Things to watch
Trouble for the Brazilian wheat crop which will likely cause an influx in imports from Argentina.
EU maize prices remain fragile.
Brazil to help determine European wheat price level
In the global wheat market, analysts are looking more intently at South America.
The Brazilian wheat crop is in trouble and imports from her southerly neighbour, Argentina, are expected to increase substantially as a result.
In turn, a very cheap global supplier of wheat, in Argentina, could be removed from the global market, reducing the supply pressure across European markets and help to support prices.
Meanwhile, in Russia, the dominant wheat exporter at present, prices stabilised last week, having rallied in the few weeks prior, due partly to sharply rising freight rates.
Logistical challenges here remain omnipresent, with the onset of winter looming.
Will she be able to export 32m tonnes, as most analysts have pencilled in to their calculations? Or will exports be curtailed by harsh winter conditions?
Any disruption here could give European exporters a greater chance of competing into north Africa – a price supportive element.
After a slow start, the key US corn harvest is progressing well, at 38% completed. Rains delayed the start of harvesting but the next few weeks looks promisingly dry, which will allow speedy progress.
In Ukraine, which is a major supplier to the EU market, corn yields are almost 20% below last year’s level, amounting to a 3.5% production cut.
Conversely, in France early yield reports appear very positive.
With reduced Ukrainian supplies and waning harvest pressure in France, maize prices could find some support in the next few weeks.
Rupert Somerscales, OD
EU maize spooked by fast harvest progress and rapid import pace
Euronext maize prices have snapped a three-week losing streak, but they remain fragile and at the mercy of the rapid EU maize harvest, with more than 60% of the French crop harvested.
Although, the official Mars bureau lowered tis estimate for EU maize yields from 6.99 tonnes per hectare to 6.91 tonnes per hectare, the soon-expiring November 2017 contract is set to post a fourth consecutive monthly loss with storage facilities reported to be full.
According to the most recent trade data from the European Commission, EU maize imports are nearly 77% higher than a year ago at 4.3m tonnes or a hefty 1.9m tonnes increase.
For EU wheat, the burdensome environment remains intact with fierce competition from Russia resulting in sluggish exports, record planted area of winter cereals in the Black Sea region and ample global stocks.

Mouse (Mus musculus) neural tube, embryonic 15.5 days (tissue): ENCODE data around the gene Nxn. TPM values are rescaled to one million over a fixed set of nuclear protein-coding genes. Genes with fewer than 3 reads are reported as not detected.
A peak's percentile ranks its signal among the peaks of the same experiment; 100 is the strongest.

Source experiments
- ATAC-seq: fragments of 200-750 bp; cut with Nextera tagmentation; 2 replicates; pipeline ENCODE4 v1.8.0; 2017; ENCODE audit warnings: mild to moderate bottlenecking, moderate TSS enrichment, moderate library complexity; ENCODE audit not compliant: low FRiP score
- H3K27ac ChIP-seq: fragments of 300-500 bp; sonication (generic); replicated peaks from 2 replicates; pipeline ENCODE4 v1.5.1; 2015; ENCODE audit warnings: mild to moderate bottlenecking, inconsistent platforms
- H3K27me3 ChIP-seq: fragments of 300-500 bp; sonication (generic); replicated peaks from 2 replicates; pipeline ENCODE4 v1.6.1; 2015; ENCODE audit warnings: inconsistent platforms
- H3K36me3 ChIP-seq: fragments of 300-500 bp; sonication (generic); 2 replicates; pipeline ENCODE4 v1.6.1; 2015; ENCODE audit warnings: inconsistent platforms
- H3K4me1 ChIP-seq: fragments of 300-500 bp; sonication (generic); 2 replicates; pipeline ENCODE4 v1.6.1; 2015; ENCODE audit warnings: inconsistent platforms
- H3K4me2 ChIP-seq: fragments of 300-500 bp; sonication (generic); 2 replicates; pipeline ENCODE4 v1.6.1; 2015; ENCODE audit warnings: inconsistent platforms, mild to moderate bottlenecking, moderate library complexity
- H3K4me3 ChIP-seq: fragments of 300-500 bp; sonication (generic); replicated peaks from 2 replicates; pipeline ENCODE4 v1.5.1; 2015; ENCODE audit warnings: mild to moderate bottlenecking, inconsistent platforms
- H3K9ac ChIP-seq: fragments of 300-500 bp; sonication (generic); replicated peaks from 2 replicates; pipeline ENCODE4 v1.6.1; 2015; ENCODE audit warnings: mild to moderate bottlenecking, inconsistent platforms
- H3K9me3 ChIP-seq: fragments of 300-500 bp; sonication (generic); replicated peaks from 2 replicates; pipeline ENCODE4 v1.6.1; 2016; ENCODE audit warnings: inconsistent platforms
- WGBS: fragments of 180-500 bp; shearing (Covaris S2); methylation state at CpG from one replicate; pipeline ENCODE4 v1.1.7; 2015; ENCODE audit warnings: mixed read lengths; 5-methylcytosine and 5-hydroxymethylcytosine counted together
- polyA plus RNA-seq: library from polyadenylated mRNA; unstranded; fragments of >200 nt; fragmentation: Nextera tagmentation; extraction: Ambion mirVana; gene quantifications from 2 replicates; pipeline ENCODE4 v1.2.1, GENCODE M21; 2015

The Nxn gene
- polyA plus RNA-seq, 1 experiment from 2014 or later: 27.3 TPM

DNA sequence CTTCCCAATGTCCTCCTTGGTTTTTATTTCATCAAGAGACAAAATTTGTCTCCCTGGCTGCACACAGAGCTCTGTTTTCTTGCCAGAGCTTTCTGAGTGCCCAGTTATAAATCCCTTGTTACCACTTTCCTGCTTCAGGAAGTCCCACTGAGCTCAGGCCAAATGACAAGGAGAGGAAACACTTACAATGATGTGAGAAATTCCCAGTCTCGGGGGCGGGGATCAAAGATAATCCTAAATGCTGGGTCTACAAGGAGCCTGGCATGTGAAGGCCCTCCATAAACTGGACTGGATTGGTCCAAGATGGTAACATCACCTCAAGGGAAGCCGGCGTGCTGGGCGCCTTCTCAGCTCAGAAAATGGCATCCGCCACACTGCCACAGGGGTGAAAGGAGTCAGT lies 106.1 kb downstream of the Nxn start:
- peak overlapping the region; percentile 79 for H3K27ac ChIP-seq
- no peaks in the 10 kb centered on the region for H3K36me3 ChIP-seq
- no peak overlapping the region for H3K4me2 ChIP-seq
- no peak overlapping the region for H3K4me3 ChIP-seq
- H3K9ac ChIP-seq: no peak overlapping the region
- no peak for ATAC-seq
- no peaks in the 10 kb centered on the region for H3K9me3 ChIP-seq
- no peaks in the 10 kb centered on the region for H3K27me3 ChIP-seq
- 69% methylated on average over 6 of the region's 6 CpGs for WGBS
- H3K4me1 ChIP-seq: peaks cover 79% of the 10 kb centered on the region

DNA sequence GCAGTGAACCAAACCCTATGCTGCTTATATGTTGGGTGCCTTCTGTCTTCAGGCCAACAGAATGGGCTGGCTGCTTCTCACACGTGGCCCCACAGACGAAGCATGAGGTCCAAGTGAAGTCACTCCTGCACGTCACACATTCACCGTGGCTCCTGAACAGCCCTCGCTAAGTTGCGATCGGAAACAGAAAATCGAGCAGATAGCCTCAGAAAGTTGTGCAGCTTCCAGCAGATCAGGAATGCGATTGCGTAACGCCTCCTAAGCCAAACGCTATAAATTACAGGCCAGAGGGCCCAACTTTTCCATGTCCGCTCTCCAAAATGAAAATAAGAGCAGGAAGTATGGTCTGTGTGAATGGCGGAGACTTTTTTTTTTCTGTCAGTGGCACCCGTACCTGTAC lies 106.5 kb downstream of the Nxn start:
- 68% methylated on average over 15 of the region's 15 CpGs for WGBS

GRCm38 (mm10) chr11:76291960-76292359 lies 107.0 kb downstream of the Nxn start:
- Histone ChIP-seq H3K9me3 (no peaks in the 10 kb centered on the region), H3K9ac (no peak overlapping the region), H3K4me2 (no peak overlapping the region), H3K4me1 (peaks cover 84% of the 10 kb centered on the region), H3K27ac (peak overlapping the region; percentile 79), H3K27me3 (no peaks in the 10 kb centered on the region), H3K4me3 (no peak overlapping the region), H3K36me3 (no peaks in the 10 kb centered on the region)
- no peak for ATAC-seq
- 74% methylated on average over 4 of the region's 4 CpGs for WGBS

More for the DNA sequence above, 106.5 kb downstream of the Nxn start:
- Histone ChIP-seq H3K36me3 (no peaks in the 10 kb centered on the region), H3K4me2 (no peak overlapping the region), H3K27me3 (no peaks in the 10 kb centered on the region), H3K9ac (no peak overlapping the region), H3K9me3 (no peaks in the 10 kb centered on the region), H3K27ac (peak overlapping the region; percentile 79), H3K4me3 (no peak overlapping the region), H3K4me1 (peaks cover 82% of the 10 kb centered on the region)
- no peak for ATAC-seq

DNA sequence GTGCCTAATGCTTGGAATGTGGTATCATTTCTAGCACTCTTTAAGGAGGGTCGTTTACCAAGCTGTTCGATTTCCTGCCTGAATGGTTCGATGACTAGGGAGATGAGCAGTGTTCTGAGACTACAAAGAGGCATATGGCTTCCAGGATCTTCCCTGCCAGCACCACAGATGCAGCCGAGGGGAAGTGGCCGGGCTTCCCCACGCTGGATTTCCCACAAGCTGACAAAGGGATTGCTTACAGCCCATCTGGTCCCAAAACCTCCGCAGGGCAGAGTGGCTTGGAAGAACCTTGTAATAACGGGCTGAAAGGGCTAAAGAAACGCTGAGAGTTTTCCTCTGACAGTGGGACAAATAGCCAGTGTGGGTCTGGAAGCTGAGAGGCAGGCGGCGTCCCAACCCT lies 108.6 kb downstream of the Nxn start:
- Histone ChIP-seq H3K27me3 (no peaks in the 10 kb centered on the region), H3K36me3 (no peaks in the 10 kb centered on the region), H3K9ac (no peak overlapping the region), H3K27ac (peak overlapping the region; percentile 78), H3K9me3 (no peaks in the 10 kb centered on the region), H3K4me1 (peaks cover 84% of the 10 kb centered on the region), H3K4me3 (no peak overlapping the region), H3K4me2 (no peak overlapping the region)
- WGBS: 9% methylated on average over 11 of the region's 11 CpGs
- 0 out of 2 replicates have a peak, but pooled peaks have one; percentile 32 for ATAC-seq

As of last week, winter wheat plantings were more than 90% complete in Ukraine and virtually complete in Russia amid dry conditions.
Medium-term, the usual weather stories will have to be closely monitored ahead of the winter, with wet conditions having already hindered plantings in northern Europe while the South remains too dry.
Benjamin Bodart, CRM Agri
Oilseeds markets edge higher
The surprise drop in the US soybean yield projection, plus concerns over dryness in Brazil, allowed markets to edge higher, triggering fund buying in the process.
Although funds have almost doubled their long position as of October 19, an improvement in the Brazilian forecast bringing much needed rainfall has pulled soy markets off the recent highs.
Strength had also surfaced from strong export demand, especially from China, where local crush margins remain favourable for bean imports, put at 93.5m tonnes for the season, 1m tonnes above the current US Department of Agriculture projection.
Despite a weaker euro and Brussels citing crop EU planting issues, mainly in the north due to excess rains, MATIF rapeseed has only posted minimal gains, while talk of higher Canadian canola production has seen their market unchanged, but higher in the deferred positions.
Asian markets have been mixed, with beans and meal lower, but oil higher, following the recent surge in veg-oil prices. Malaysian palm oil is currently trading at a five-week high on strong demand.
The market will now focus on the upcoming November USDA crop report, and the soybean yield. US farmers have been pushing on with harvest, reported this week at 70% complete, as the forecast looks to bring cooler weather into the mid-west.
Reports that later planted beans are resulting in yields lower than expected may trim the crop further, and with the likelihood that higher Chinese imports could mean higher US exports, another tightening of the US 2017-18 balance sheet cannot be ruled out.